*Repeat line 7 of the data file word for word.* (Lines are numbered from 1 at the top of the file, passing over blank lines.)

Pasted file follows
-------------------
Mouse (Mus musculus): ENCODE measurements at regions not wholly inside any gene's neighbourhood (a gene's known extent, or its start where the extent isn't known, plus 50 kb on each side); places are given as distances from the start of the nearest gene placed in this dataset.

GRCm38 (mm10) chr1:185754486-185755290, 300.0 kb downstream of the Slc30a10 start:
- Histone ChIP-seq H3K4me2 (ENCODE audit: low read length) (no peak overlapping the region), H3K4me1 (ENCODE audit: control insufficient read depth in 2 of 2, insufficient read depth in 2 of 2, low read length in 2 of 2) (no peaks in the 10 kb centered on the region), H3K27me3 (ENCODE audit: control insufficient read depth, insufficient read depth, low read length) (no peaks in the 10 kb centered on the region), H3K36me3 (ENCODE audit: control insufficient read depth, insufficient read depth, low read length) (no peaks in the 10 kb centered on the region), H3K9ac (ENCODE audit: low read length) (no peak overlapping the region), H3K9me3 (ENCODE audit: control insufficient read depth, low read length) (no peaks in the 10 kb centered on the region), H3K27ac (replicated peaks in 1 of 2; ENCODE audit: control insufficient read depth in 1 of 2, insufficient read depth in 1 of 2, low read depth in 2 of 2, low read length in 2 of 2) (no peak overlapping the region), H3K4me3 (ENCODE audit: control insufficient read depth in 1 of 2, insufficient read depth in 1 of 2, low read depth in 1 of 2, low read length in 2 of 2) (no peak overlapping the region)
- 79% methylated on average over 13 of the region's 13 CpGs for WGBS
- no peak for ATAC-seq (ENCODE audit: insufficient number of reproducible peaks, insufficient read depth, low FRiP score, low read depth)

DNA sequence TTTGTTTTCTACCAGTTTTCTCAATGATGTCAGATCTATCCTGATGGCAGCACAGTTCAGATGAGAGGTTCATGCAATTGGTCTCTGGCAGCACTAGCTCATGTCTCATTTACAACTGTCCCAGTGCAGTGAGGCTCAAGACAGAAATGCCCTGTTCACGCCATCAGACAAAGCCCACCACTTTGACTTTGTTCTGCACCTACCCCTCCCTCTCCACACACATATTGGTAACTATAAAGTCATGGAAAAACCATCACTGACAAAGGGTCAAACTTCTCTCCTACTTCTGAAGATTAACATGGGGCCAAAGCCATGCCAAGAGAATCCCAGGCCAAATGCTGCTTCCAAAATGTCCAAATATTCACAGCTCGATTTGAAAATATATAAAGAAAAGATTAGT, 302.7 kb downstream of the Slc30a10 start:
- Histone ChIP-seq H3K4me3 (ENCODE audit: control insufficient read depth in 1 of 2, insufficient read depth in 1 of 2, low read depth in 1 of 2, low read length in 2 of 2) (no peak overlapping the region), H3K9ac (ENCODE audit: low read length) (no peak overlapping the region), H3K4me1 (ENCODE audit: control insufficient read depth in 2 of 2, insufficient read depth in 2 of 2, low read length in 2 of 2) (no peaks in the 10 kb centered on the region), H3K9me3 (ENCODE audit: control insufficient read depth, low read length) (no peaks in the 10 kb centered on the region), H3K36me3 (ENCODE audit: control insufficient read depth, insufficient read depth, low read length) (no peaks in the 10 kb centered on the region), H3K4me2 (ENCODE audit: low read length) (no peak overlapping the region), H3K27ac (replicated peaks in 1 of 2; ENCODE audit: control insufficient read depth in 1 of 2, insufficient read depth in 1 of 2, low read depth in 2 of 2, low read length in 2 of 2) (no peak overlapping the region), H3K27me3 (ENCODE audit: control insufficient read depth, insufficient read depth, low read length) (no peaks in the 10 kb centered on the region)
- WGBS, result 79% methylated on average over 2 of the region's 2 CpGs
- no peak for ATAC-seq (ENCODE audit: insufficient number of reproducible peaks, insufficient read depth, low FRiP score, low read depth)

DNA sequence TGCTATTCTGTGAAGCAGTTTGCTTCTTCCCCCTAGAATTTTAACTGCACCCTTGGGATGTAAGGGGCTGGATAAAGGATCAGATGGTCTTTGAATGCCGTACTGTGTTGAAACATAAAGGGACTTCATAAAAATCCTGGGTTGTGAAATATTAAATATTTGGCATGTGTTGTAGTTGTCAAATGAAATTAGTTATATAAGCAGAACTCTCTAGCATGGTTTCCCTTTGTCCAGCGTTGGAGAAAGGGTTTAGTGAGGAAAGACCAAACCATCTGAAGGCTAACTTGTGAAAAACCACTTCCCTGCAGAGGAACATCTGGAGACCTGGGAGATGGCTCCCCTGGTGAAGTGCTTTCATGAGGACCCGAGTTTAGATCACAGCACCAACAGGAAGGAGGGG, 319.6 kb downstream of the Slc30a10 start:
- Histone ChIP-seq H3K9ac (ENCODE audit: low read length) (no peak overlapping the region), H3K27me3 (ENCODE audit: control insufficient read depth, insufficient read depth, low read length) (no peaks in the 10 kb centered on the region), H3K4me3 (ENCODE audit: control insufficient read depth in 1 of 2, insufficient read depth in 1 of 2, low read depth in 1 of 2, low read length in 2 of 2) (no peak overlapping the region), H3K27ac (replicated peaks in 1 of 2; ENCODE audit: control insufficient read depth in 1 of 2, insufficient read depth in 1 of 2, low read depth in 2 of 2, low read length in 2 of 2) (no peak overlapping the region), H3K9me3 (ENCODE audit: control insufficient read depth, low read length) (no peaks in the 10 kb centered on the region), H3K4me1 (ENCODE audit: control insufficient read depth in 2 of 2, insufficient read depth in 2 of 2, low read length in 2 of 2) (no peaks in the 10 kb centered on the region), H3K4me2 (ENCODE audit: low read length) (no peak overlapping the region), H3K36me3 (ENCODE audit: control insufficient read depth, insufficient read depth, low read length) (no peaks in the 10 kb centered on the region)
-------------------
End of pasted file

- Histone ChIP-seq H3K4me3 (ENCODE audit: control insufficient read depth in 1 of 2, insufficient read depth in 1 of 2, low read depth in 1 of 2, low read length in 2 of 2) (no peak overlapping the region), H3K9ac (ENCODE audit: low read length) (no peak overlapping the region), H3K4me1 (ENCODE audit: control insufficient read depth in 2 of 2, insufficient read depth in 2 of 2, low read length in 2 of 2) (no peaks in the 10 kb centered on the region), H3K9me3 (ENCODE audit: control insufficient read depth, low read length) (no peaks in the 10 kb centered on the region), H3K36me3 (ENCODE audit: control insufficient read depth, insufficient read depth, low read length) (no peaks in the 10 kb centered on the region), H3K4me2 (ENCODE audit: low read length) (no peak overlapping the region), H3K27ac (replicated peaks in 1 of 2; ENCODE audit: control insufficient read depth in 1 of 2, insufficient read depth in 1 of 2, low read depth in 2 of 2, low read length in 2 of 2) (no peak overlapping the region), H3K27me3 (ENCODE audit: control insufficient read depth, insufficient read depth, low read length) (no peaks in the 10 kb centered on the region)